Next week’s market movers
- In the US, all eyes will be on President Trump’s address to a joint session of Congress. Markets will be looking for any specifics on tax reform and other policies.
- In Canada, we expect the BoC to take the sidelines amid gradually improving economic data.
- We also get a plethora of key economic data from the US, Australia, the UK, Germany, the Eurozone, Canada, and Japan.
On Monday, in the US, durable goods orders for January are due to be released. The forecast is for the headline rate to have rebounded from previously, while the core figure is expected to have risen for the 5th consecutive month, indicating that despite some softness in civilian aircraft orders, the underlying trend in durable goods continues to be to the upside. The case for solid durable goods orders is supported by the nation’s ISM manufacturing PMI for the month, where the new orders sub-index, already at an elevated level, rose for the 5th straight month as well.
On Tuesday, the highlight of the day will be US President Trump’s address to a joint session of Congress. Following Trump’s recent pledge that he is going to announce a "phenomenal" plan on tax reform within the next weeks, market participants will be on the edge of their seats for any details regarding the new administration’s fiscal plans. If he announces proposals that are more or less in line with what he has pledged pre-election, such as reducing corporate tax to 15% – 20%, the USD could gain back some of its lost glamour as the theme of fiscal expansion comes back into play. On the other hand, a percentage markedly higher than the aforementioned could extend the latest slide in the USD triggered by the Fed meeting minutes. Another point of interest for investors, may be any specifics regarding the prospect of a one-time repatriation of corporate cash held abroad at a discounted 10% tax rate, a central theme of the President’s campaign. A confirmation of that could help the dollar as well.
As for the US data, we get the 2nd estimate of Q4 GDP. Expectations are for economic growth to have been revised upwards, albeit slightly. This would likely be encouraging news for FOMC policymakers, who in their February policy statement noted that economic activity continued to expand at a moderate pace. Although continued strength in economic data could revive somewhat market expectations with regards to a March hike, we will stick to our guns that something like that is very unlikely.
On Wednesday, the highlight of the day will the Bank of Canada rate decision. At its latest gathering, the BoC maintained a neutral bias with regards to policy in the meeting statement. However, Governor Poloz was quick to backpedal on that stance in the press conference following the decision. He said that another rate cut remains on the table should downside risks materialize, leading investors to price in a higher probability for further easing. Since that meeting, economic data and developments have been encouraging, on balance. The labor market tightened notably in January and GDP growth rebounded in November, on a monthly basis. What’s more, oil prices have remained elevated in the aftermath of the OPEC consensus, while inflation data for February came in on a solid footing. The headline rate surged to 2.1% yoy from 1.5% yoy, while the core rate rose to 1.7% yoy from 1.6% yoy. Perhaps something worrisome for the Bank is that its signals for further easing did not manage to materially weaken the CAD, which has remained strong against most of its major counterparts. Bear in mind that when they last met, BoC officials expressed their discontent about the appreciation of the currency following the US election. Taking all these into account, we expect the Bank to remain sidelined. In such a case, market focus will quickly turn to the statement accompanying the decision, as there is no press conference. Given the progress in economic data, we expect the tone of the statement to remain neutral. However, there is the possibility for another warning about the strength of CAD, considering that the currency has traded sideways against most of its major peers since then.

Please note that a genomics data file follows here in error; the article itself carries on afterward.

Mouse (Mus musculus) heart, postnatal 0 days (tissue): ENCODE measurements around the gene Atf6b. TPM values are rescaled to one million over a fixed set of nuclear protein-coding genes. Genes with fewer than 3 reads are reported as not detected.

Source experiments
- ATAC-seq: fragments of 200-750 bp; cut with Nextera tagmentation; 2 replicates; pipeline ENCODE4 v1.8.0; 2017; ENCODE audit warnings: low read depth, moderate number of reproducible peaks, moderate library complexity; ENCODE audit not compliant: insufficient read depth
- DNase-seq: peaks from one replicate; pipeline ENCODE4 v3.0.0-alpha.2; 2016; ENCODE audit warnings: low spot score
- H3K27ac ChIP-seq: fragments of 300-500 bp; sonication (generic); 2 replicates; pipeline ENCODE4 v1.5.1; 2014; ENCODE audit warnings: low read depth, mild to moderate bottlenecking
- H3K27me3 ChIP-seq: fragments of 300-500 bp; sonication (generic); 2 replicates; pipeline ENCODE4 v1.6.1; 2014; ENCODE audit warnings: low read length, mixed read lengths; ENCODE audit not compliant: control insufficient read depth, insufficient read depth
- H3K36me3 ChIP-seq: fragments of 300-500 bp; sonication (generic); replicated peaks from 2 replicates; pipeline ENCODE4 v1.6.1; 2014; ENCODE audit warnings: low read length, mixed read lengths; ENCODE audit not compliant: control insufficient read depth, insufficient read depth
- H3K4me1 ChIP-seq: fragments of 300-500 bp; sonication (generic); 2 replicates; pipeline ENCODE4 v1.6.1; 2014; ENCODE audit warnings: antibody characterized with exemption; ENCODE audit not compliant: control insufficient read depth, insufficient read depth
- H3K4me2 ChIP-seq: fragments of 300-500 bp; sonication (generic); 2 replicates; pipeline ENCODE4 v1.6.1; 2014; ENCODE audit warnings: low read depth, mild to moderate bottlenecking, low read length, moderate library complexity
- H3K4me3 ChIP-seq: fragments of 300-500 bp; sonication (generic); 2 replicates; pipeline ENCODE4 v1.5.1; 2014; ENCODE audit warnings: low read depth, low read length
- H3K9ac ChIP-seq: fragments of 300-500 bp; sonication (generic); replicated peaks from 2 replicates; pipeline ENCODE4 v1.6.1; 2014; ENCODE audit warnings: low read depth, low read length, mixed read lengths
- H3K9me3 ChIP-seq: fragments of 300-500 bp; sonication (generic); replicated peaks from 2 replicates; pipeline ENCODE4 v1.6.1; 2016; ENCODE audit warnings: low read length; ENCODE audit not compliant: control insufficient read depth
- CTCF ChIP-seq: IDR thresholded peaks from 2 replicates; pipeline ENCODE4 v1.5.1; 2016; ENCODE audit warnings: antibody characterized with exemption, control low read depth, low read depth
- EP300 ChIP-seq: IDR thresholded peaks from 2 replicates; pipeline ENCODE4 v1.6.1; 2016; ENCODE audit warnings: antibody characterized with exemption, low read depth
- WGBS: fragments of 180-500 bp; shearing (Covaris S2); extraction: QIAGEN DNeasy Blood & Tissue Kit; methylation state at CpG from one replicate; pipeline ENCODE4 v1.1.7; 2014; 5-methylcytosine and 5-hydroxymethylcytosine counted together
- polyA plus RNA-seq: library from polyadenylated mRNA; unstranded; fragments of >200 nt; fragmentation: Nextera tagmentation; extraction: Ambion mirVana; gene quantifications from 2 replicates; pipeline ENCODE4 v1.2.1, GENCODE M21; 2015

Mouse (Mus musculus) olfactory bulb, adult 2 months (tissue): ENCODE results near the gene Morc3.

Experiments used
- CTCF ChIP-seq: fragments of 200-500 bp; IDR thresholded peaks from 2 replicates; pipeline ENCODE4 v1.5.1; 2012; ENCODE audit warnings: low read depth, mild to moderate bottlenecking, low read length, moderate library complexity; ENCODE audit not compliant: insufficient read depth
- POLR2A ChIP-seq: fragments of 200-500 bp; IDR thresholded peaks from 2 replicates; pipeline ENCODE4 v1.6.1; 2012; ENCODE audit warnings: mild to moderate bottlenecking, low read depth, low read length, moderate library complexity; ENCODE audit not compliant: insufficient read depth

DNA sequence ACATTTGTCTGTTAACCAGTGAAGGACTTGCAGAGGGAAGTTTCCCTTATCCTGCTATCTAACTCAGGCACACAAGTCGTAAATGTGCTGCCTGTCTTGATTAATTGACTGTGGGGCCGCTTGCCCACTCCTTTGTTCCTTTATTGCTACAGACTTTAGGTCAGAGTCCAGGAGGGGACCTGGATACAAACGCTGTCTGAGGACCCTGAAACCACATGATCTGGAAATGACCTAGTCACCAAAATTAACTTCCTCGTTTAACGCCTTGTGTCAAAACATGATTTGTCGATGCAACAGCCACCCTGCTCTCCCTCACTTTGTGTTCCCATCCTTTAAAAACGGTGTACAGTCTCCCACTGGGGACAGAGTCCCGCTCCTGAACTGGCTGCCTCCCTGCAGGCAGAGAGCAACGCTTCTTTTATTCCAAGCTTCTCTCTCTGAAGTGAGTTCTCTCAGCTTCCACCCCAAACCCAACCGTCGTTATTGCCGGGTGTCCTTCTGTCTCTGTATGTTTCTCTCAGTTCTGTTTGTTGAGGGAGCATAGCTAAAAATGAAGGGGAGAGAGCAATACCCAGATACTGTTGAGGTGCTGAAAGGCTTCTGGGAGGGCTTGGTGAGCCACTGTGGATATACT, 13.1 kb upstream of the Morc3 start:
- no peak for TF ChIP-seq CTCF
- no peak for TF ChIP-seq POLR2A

In Australia, GDP data for Q4 are due to be released, though no forecast is available. Following the unexpected tumble in Q3, we see the case for a rebound in Q4, a view shared by the latest RBA policy statement. We base our expectations on the fact that iron ore prices skyrocketed throughout the quarter, and that retail sales for Q4 also rebounded.
From the UK, we get the manufacturing PMI for February. Then on Thursday, we get the nation’s construction PMI for the month and subsequently on Friday, the services index. Considering that economic growth has remained robust in the UK ever since the referendum, we think that investors will monitor these surveys primarily as gauges of how fast inflation is rising and thereby, of whether or not the BoE is likely to tighten its policy in the foreseeable future. Following comments from BoE policymakers on Tuesday, such a scenario appears rather unlikely. Even Ian McCafferty, a notorious hawk among the Committee, signaled that there is "some hope" that interest rates could start to normalize in two or three years. Even though that depends on how inflation evolves over the coming months, the fact that presently there seems to be very little appetite for rate hikes even by the most hawkish MPC members is important in our view.